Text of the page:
Take a look at my photo shoot routine

Some artists are amazing at drawing from their imagination… but I’m not one of them!

For all of my artworks, there’s a folder on my computer called ‘references’ where I’ve collected a series of reference photos. They help me understand parts of the painting – how the direction and quality of light plays across fabric or limbs, where the shadows lie, to catch an expression, or how the swirl of the dress moves. It’s baked into my creative process now – I find out what I don’t know!

To gather these references, I have a whole photo shoot routine. And since I’ve just done a bunch of sessions because I’m doing some new paintings, I thought you might like to see what happens.

Step 1. Warm-up and set up

OK, so a photo shoot for me also doubles as exercise (two birds, right?) Turn up the music, stretch, dance around the studio, and generally get muscles working.

I set up my tripod and camera with a mirror behind it so I can see what I’m doing when I’m in front of the camera (this is a recent innovation, and I can’t believe it took me this long to figure it out!) Then I dig through my box o’ costumes and rack of dance shoes from my dancing days, find some music that suits the mood, and I’m ready for step 2!

Step 2. Lots and lots (and lots) of photos

This is why I need to warm up – at least an hour of experimenting, posing, twirling, adjusting angles, and a remarkable amount of highly ungraceful, “quick, delete that one” shots.

Step 3. Warm down, relax, and see what I’ve got

Aka take off my shoes and lie on the floor for a bit.

Screenshot of photos on my computer - tiny latin dancers!
Then for the exciting part – getting all those photos on the computer!

I’ll easily have 100 photos to go through from a session. Some are relegated to the trash straight away (although I realised I should’ve kept some so you could have a laugh).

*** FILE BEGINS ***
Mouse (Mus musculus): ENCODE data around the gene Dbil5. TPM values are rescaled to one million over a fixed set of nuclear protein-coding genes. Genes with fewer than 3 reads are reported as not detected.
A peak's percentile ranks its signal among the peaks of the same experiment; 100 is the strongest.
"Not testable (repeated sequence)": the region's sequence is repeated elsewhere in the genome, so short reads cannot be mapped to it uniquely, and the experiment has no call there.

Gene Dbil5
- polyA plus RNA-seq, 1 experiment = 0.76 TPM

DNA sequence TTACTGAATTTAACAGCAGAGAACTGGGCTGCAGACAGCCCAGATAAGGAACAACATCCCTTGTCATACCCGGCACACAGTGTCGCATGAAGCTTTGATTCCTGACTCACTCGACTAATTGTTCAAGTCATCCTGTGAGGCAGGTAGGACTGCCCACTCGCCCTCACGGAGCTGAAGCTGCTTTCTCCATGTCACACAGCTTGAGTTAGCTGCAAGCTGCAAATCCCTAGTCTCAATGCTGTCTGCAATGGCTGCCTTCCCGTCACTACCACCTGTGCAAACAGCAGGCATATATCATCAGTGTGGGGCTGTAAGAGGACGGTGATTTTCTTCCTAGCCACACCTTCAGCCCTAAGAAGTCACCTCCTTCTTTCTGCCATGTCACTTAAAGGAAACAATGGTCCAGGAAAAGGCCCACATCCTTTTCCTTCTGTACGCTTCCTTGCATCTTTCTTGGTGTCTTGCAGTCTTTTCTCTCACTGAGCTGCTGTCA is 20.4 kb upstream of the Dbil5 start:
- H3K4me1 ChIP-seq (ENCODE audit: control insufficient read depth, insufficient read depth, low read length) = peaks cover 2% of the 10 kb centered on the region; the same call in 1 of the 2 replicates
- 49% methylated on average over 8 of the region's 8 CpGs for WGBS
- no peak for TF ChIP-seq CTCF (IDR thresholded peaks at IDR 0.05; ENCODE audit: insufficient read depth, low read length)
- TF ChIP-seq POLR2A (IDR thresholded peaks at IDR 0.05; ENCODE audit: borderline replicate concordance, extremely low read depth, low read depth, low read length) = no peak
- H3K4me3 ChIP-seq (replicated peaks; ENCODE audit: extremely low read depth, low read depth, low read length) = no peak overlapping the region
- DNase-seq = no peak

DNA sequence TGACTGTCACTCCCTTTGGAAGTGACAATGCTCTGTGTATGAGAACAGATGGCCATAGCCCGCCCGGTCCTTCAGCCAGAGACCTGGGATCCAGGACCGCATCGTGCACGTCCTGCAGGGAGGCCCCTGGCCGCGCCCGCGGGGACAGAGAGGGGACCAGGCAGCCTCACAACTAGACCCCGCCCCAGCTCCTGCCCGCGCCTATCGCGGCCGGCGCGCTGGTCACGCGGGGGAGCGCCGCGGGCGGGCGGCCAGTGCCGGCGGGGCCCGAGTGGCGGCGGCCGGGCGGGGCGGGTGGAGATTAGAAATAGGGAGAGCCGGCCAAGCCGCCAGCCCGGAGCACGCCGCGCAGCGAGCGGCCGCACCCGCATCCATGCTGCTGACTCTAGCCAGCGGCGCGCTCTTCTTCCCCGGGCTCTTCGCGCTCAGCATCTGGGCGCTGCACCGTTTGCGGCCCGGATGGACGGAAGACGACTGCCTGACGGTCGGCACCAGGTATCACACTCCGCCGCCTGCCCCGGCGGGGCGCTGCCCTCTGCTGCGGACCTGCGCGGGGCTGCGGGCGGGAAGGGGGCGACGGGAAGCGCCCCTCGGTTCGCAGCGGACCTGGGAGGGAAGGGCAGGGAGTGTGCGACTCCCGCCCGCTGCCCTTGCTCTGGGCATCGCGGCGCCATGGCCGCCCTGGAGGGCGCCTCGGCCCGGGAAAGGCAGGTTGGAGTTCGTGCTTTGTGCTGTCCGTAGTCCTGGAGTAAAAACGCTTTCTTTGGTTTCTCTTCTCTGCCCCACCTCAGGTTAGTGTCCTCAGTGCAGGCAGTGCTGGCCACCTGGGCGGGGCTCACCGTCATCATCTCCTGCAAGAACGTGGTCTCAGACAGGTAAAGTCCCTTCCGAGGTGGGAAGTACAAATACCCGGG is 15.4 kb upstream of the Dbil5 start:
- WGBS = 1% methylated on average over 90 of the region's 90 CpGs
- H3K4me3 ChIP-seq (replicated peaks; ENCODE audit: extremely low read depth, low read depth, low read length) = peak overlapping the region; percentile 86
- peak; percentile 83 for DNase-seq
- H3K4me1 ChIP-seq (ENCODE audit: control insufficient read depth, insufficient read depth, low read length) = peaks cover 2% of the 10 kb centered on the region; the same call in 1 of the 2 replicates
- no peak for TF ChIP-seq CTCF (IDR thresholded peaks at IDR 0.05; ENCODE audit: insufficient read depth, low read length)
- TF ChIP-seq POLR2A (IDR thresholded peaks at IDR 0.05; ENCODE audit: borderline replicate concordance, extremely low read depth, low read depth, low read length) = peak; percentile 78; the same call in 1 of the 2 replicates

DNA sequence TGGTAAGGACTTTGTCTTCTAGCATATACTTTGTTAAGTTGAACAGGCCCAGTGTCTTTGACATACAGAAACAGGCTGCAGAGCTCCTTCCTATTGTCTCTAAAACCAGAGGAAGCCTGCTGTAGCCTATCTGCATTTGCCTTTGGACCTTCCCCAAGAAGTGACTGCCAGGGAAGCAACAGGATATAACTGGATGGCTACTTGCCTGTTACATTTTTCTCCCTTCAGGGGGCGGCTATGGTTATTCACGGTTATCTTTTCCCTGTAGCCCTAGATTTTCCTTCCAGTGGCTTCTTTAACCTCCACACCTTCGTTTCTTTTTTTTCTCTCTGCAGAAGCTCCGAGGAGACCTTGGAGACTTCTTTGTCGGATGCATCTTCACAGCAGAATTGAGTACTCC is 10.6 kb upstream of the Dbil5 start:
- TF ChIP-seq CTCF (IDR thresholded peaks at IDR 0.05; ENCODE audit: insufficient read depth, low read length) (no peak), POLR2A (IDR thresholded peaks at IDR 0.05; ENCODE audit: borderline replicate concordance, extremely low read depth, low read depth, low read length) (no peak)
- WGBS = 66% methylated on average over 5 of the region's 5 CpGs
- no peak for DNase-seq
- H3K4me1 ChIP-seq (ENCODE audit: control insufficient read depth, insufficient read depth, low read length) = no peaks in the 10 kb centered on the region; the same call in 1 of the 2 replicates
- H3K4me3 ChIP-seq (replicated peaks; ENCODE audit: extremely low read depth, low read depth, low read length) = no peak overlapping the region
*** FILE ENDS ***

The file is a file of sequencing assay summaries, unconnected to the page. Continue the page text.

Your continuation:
Hopefully, I’ll find those 1 or 2 gems that I can use to turn into a painting.

Work in progress. © Ailene Cuthbertson, Detail of Untitled. Digital painting.
Work in progress. © Ailene Cuthbertson, Detail of Untitled. Digital painting.

This is a detail of one of my new paintings. It’s a latin dancer (yep, that’s me!) in the same charcoal-inspired style as my ballerinas. There are a few different reference photos behind this one – I couldn’t quite capture the pose and an awesome skirt flick at the same time!

Oh, PS, new paintings are coming

I’m adding to my black and white collection with some fiery latin dancers. And I’m hoping to have them available soon – before Christmas at least!

I hope you enjoyed this peek into my creative process and the start of my new paintings. As always, I’d love to hear what you think!




  1. now that’s a great idea – you’ve the model – no need to schedule an appointment with another – do it in your own time – i.e. your mood is right or when you suddenly see a gap in maybe an otherwise busy life…

    1. Exactly! And it’s a great way to learn about being the model too . It might not look like it, but the best shots are usually the hardest positions to hold! 🙂

If you'd like to leave me a message too, I'd love to hear from you! I've turned off comments on this post because it's older than a couple of weeks, but you can always email me at ailene@oldmountainart.com